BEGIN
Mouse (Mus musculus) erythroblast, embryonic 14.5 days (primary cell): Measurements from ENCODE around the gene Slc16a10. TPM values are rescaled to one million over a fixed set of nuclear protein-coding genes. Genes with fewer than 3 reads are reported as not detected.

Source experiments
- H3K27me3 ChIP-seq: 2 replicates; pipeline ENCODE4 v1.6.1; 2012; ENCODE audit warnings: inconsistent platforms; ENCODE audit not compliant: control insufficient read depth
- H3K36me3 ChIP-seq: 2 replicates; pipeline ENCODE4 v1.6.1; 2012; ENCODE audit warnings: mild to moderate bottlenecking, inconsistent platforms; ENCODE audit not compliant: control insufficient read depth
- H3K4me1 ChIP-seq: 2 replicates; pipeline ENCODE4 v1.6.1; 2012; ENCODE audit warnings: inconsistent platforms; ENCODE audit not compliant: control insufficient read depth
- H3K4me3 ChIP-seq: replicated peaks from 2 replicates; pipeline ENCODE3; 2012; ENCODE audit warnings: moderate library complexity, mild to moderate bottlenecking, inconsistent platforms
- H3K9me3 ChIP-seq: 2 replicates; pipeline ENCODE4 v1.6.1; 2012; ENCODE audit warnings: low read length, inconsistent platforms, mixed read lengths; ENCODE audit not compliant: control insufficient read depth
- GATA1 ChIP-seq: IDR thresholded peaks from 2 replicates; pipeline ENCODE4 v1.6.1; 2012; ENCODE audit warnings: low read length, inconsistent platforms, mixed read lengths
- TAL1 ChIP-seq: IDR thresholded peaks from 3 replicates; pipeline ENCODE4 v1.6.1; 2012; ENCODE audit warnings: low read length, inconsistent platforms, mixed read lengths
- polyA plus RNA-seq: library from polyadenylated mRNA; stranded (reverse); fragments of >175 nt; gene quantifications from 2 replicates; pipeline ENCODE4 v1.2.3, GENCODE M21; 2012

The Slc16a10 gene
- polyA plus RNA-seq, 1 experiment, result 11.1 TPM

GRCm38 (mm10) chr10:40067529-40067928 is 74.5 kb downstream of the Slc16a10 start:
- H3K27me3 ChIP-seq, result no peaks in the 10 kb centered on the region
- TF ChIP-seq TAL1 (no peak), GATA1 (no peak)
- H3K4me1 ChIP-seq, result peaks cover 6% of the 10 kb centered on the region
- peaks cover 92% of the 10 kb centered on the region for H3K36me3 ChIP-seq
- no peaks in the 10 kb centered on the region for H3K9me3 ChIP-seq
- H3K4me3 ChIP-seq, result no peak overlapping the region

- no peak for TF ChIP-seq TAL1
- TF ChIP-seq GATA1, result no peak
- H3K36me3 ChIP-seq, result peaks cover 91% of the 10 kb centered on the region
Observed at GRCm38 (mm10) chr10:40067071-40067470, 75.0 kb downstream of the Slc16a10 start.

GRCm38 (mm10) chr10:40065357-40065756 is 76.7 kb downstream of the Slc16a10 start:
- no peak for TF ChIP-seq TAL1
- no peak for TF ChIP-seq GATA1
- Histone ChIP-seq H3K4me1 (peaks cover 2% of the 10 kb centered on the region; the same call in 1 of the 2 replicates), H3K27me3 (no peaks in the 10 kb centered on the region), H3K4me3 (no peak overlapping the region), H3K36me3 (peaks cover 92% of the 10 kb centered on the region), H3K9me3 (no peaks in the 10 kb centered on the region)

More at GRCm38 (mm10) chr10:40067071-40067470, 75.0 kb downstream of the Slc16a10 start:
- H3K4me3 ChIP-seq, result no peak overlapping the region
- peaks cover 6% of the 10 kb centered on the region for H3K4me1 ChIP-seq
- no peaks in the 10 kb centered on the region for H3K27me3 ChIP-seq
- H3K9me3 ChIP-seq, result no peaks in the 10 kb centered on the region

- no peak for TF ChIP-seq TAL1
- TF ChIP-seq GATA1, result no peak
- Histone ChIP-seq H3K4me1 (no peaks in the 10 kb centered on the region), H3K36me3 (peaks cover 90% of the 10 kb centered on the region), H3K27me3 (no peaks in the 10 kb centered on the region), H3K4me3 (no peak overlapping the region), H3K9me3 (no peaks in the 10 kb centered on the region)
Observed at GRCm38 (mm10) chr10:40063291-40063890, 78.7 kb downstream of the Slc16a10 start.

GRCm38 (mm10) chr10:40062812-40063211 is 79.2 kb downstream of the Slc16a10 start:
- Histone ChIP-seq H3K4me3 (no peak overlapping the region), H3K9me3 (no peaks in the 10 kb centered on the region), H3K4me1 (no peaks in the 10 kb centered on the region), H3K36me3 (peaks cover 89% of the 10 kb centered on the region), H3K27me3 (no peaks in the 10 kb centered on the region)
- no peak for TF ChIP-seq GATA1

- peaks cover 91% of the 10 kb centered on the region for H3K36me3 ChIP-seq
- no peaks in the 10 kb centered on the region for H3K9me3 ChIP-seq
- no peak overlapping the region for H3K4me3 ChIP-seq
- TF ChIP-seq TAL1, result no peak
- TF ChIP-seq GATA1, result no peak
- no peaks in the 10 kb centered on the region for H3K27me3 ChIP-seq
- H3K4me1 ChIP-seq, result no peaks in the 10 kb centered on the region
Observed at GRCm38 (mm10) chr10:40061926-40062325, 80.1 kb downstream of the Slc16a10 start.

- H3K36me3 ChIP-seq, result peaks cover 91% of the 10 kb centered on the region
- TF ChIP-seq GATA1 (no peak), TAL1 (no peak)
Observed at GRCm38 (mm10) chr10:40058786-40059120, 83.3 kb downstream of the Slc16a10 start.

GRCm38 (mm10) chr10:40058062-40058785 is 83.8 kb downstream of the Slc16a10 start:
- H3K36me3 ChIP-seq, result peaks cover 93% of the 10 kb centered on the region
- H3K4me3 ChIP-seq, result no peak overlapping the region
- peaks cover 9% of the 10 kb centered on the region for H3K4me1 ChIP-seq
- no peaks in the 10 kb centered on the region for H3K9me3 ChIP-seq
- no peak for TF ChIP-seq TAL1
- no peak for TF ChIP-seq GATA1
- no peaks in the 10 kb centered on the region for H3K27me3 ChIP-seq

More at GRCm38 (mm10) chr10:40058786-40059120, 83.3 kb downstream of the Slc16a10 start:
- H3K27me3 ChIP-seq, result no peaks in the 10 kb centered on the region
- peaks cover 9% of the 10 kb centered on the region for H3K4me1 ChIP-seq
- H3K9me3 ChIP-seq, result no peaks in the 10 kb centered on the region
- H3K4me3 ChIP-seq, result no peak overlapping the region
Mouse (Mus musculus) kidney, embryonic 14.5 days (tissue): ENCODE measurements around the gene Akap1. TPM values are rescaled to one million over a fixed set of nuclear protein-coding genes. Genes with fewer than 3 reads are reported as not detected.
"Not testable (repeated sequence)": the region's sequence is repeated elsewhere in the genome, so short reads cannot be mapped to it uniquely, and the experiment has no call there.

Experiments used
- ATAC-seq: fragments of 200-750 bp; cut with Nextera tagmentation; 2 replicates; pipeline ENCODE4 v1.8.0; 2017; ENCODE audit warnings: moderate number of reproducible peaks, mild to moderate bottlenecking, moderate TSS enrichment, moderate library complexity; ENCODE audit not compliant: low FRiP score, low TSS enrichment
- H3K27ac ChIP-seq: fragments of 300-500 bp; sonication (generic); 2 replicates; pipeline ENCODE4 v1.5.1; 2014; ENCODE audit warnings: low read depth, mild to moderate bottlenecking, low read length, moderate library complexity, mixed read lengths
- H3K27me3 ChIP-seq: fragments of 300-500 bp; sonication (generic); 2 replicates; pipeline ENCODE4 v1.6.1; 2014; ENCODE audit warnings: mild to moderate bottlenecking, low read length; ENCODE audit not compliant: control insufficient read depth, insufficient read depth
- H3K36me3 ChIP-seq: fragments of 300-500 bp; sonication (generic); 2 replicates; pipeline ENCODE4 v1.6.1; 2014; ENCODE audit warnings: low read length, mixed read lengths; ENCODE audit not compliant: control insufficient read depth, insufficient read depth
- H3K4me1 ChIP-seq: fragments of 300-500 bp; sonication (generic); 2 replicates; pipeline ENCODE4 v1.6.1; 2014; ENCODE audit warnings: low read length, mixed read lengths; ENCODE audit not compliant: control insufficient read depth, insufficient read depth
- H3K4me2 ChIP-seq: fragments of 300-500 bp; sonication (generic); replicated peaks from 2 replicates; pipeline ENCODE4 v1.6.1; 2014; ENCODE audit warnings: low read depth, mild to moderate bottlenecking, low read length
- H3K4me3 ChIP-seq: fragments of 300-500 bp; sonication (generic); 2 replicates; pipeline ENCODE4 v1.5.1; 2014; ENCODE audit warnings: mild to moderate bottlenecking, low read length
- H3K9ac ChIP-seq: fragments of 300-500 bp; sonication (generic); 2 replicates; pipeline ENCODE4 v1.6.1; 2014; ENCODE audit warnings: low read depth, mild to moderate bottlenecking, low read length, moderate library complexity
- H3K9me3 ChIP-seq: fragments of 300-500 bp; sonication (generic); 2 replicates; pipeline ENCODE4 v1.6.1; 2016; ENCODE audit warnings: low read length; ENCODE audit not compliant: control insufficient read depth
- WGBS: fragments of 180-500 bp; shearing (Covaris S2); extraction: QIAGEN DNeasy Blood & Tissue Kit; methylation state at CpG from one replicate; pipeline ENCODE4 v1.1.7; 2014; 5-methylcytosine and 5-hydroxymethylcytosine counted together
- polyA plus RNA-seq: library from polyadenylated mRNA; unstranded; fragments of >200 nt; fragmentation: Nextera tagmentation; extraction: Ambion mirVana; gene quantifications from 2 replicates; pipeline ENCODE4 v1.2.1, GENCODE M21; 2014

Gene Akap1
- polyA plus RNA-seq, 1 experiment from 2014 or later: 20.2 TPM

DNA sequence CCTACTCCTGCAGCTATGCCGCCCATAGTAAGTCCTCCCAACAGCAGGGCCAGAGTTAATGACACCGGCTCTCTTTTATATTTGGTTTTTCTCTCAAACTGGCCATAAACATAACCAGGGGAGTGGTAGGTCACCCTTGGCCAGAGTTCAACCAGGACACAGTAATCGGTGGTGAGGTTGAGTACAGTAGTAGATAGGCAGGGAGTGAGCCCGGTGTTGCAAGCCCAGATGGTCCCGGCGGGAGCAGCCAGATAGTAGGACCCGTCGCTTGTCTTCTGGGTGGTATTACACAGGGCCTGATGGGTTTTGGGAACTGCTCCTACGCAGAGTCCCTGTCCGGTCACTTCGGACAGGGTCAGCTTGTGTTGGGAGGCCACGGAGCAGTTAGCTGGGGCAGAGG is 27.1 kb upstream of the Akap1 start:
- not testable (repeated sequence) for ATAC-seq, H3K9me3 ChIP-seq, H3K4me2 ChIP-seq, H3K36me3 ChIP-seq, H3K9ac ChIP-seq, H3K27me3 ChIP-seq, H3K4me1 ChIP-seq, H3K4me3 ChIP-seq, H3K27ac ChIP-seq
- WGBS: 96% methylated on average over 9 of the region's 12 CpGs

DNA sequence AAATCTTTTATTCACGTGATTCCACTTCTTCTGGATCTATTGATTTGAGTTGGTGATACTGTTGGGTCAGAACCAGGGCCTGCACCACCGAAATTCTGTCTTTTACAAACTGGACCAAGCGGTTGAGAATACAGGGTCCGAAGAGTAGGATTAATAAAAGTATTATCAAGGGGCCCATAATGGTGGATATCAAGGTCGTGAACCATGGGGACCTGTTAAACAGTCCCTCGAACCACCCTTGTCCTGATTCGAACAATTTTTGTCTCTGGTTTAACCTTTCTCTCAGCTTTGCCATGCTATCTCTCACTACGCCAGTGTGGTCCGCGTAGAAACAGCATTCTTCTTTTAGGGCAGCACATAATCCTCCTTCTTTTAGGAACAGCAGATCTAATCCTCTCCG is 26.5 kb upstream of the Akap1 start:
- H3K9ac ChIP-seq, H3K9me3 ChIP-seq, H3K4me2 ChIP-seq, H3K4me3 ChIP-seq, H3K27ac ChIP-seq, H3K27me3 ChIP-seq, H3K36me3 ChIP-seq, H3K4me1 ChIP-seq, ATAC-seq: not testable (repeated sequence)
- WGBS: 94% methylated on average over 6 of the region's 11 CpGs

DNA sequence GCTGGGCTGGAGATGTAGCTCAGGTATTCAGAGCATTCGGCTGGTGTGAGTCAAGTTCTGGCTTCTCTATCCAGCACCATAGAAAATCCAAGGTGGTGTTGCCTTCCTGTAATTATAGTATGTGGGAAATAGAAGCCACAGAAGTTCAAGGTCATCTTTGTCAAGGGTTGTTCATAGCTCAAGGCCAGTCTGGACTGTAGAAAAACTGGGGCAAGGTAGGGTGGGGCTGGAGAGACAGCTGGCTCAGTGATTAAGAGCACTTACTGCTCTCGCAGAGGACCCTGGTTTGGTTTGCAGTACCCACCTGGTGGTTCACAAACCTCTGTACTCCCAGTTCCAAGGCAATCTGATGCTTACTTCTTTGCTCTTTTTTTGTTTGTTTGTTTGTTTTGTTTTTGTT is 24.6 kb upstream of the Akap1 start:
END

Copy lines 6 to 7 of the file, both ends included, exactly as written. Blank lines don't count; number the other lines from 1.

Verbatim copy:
- H3K4me3 ChIP-seq: replicated peaks from 2 replicates; pipeline ENCODE3; 2012; ENCODE audit warnings: moderate library complexity, mild to moderate bottlenecking, inconsistent platforms
- H3K9me3 ChIP-seq: 2 replicates; pipeline ENCODE4 v1.6.1; 2012; ENCODE audit warnings: low read length, inconsistent platforms, mixed read lengths; ENCODE audit not compliant: control insufficient read depth